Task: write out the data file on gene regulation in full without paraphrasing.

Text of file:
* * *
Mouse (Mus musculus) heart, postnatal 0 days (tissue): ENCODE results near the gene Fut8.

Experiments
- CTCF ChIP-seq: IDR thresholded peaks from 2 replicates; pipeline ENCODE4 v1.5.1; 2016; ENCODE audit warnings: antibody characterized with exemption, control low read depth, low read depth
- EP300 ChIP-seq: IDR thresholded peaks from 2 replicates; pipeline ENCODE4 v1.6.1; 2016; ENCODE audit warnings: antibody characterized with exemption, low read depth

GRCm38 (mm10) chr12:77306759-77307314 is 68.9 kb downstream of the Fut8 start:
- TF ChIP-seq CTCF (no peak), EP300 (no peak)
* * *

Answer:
Mouse (Mus musculus) heart, postnatal 0 days (tissue): ENCODE results near the gene Fut8.

Experiments
- CTCF ChIP-seq: IDR thresholded peaks from 2 replicates; pipeline ENCODE4 v1.5.1; 2016; ENCODE audit warnings: antibody characterized with exemption, control low read depth, low read depth
- EP300 ChIP-seq: IDR thresholded peaks from 2 replicates; pipeline ENCODE4 v1.6.1; 2016; ENCODE audit warnings: antibody characterized with exemption, low read depth

GRCm38 (mm10) chr12:77306759-77307314 is 68.9 kb downstream of the Fut8 start:
- TF ChIP-seq CTCF (no peak), EP300 (no peak)